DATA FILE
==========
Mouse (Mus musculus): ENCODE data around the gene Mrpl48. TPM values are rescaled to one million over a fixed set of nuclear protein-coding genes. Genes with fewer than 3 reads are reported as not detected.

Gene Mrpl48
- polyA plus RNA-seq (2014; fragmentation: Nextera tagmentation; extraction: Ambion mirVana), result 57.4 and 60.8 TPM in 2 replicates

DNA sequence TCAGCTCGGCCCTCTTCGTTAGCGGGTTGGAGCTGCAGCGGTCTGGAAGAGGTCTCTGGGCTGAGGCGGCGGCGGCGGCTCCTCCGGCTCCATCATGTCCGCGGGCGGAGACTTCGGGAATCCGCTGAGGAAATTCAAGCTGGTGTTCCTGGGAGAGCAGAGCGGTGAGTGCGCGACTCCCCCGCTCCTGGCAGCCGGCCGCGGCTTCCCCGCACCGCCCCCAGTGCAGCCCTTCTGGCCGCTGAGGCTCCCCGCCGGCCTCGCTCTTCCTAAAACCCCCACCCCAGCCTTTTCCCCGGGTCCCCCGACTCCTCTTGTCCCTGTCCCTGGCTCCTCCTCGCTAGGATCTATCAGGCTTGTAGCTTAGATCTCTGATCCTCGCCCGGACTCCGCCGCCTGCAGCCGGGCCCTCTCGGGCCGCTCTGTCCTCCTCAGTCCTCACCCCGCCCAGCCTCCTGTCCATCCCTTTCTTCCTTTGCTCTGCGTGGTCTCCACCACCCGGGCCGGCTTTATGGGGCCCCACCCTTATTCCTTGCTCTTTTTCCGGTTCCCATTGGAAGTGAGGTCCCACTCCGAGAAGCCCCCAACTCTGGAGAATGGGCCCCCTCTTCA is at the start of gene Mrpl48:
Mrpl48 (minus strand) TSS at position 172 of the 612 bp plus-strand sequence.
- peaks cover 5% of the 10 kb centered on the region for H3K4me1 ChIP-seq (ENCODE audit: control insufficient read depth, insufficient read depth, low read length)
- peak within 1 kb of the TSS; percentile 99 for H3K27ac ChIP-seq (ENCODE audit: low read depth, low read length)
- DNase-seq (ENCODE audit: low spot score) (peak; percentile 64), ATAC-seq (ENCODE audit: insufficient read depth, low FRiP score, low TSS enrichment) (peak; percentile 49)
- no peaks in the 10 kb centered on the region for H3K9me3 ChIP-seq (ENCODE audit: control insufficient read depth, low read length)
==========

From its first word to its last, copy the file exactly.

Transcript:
Mouse (Mus musculus): ENCODE data around the gene Mrpl48. TPM values are rescaled to one million over a fixed set of nuclear protein-coding genes. Genes with fewer than 3 reads are reported as not detected.

Gene Mrpl48
- polyA plus RNA-seq (2014; fragmentation: Nextera tagmentation; extraction: Ambion mirVana), result 57.4 and 60.8 TPM in 2 replicates

DNA sequence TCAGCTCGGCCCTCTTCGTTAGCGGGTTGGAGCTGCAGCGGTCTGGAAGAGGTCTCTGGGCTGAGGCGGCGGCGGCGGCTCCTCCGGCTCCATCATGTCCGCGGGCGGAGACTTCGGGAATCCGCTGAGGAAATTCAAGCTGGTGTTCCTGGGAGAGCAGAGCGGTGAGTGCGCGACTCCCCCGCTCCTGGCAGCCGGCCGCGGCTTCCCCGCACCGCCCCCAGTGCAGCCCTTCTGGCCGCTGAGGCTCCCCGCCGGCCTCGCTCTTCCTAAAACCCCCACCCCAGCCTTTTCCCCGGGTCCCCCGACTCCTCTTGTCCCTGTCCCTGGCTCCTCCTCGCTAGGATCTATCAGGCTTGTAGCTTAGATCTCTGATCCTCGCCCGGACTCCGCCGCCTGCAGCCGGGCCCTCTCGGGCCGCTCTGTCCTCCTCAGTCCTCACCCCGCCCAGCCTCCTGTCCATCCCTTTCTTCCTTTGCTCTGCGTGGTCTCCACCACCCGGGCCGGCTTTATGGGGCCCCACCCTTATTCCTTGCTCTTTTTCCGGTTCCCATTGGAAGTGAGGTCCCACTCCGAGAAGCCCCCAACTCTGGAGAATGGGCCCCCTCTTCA is at the start of gene Mrpl48:
Mrpl48 (minus strand) TSS at position 172 of the 612 bp plus-strand sequence.
- peaks cover 5% of the 10 kb centered on the region for H3K4me1 ChIP-seq (ENCODE audit: control insufficient read depth, insufficient read depth, low read length)
- peak within 1 kb of the TSS; percentile 99 for H3K27ac ChIP-seq (ENCODE audit: low read depth, low read length)
- DNase-seq (ENCODE audit: low spot score) (peak; percentile 64), ATAC-seq (ENCODE audit: insufficient read depth, low FRiP score, low TSS enrichment) (peak; percentile 49)
- no peaks in the 10 kb centered on the region for H3K9me3 ChIP-seq (ENCODE audit: control insufficient read depth, low read length)